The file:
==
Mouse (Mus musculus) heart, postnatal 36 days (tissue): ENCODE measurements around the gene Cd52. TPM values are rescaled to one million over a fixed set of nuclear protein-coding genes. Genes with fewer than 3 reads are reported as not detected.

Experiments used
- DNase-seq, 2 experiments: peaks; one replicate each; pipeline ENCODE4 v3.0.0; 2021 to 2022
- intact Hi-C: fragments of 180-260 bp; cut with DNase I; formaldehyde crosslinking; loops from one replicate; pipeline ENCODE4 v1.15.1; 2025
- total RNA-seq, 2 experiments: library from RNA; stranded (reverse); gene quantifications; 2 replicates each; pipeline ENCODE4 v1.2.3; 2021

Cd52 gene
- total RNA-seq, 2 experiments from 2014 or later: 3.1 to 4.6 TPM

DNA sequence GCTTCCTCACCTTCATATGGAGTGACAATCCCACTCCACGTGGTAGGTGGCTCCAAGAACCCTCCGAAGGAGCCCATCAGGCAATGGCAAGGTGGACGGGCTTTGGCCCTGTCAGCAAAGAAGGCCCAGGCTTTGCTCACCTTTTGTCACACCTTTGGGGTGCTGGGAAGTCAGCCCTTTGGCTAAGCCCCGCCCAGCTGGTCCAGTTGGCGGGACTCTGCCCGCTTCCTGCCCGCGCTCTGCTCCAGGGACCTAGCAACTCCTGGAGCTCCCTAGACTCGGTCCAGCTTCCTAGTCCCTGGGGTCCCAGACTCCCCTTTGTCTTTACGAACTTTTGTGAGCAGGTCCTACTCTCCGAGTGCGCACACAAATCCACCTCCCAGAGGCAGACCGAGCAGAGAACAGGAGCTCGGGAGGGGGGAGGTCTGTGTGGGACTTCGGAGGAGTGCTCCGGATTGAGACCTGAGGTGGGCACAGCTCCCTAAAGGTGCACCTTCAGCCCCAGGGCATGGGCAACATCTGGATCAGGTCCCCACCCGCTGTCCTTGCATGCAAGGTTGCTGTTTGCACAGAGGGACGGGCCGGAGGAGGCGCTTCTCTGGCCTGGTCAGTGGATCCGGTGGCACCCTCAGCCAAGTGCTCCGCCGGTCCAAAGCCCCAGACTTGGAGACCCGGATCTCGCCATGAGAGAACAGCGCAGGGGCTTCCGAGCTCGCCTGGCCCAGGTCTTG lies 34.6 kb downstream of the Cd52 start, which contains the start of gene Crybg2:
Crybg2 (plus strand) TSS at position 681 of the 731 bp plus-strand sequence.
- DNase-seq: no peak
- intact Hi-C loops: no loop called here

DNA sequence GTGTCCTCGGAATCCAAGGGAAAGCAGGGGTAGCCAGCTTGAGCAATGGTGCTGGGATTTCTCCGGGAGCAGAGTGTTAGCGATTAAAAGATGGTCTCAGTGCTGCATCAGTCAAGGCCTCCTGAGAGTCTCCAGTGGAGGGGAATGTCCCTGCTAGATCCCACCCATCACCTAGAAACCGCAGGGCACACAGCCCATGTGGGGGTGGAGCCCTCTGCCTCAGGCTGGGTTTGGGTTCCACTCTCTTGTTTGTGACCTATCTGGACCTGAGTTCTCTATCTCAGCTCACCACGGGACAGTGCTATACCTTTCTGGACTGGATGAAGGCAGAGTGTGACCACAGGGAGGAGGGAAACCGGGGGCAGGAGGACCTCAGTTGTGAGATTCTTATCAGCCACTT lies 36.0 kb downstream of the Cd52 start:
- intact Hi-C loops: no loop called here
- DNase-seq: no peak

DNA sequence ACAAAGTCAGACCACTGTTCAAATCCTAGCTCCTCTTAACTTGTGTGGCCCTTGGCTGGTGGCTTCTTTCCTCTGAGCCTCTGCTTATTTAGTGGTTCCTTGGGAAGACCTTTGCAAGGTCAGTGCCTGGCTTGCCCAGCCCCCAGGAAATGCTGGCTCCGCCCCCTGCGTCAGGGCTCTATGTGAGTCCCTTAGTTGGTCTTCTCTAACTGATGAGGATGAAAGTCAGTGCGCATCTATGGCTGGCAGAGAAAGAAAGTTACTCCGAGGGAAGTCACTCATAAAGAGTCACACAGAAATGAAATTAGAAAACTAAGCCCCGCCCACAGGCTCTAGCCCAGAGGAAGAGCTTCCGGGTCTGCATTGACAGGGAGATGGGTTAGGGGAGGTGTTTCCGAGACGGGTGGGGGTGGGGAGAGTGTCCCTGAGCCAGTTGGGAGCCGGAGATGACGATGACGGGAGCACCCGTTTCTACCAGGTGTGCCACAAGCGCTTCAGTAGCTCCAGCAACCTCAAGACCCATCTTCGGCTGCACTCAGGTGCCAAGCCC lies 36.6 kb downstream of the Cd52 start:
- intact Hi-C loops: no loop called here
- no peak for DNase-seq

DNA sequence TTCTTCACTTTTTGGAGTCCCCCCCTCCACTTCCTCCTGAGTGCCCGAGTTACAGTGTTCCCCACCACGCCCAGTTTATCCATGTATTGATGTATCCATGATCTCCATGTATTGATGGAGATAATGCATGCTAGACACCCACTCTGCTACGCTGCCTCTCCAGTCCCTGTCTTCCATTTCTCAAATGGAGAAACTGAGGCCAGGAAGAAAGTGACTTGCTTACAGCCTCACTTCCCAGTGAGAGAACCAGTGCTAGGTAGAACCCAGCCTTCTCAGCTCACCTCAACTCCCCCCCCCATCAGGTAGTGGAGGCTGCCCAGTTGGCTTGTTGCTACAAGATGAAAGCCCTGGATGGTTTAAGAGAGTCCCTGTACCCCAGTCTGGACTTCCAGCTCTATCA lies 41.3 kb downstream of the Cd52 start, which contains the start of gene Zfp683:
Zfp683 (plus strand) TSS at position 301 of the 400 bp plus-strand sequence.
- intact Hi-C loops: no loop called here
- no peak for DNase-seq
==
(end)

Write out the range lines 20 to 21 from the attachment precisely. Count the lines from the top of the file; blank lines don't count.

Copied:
- intact Hi-C loops: no loop called here
- no peak for DNase-seq